Cardiopulmonary resuscitation (CPR) provision by bystanders has a well recognized link to improved outcome in cardiac arrest sufferers. However, a victim of cardiac arrest is more likely to receive CPR from a non-related bystander than from a related witness. It is thought that there are psychological barriers to the provision of CPR by related persons.
The overall aim of the proposed pilot study is to examine the effects of CPR provision on persons who are related bystanders of a victim of cardiac arrest. The three key purposes for the proposed pilot study, therefore, are: (1) to assess the proposed recruitment strategy; (2) to evaluate the usefulness of the selected test instruments in the context of the larger study and its aims; and, (3) to establish whether or not participants will perceive subjective psychological distress (or possibly even psychological benefit) through the administration of the selected assessment tools.READ MORE
Over the next 20 years there is expected to be a burgeoning in the number of people aged ≥ 70 years in Australia. This rapid aging of our population is expected to result in a marked increase in elderly patient presentations to Emergency Departments. Elderly patients have complex care needs that are highly time- and resource-intensive. In addition, the elderly more commonly have poor outcomes after discharge from emergency, with higher rates of missed diagnoses and medication errors. However, survival and health outcomes of elderly have been shown to improve with high quality care. Quality indicators (QIs) are tools that allow levels of performance to be measured and, as part of a quality management system, provide opportunity for improving care delivery.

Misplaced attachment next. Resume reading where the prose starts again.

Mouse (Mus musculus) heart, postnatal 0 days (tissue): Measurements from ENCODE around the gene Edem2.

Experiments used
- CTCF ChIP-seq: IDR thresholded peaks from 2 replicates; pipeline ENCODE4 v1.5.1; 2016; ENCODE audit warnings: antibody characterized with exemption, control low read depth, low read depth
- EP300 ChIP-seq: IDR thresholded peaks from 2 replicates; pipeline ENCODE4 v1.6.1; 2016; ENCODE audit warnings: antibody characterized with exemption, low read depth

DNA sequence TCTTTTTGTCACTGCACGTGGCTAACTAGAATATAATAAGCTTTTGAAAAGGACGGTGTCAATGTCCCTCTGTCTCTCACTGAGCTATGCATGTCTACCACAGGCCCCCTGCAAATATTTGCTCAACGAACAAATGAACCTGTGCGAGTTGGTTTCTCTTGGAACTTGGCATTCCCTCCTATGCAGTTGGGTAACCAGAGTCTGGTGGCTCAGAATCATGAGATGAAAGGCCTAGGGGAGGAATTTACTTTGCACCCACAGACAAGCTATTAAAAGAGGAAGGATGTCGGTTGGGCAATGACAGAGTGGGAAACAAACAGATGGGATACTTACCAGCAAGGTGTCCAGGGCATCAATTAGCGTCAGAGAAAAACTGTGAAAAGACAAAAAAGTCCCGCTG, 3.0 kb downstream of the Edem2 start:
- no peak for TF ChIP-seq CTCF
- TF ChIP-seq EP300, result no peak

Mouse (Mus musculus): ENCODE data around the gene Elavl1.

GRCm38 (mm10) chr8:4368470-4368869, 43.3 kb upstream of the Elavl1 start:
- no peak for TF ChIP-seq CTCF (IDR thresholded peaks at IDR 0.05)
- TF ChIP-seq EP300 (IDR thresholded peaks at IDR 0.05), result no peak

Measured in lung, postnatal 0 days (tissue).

This project aims to develop a set of QIs that are both relevant and feasible in the Australian emergency department setting, by means of the following 3 phases:
1. Defining best practice in terms of emergency department care of the older patient via a detailed, systematic search of the scientific literature. An expert panel including emergency medicine specialists, geriatricians, nursing, allied health staff and academics will then develop a set of potential indicators of quality care for this patient group.
2. The candidate indicators will be field tested in eight Australian sites and assessed for their measurability, cost and ability to correctly identify quality of care delivered (in terms of environment, processes of care and outcomes achieved).
3. Finally, the expert panel will review findings of the field-testing and decide on the final set of indicators through a consensus process.
The result of this project will be a set of QIs that will be able to be utilised to allow comparison across centres and optimization of emergency care delivered to the ever-increasing elderly population.READ MORE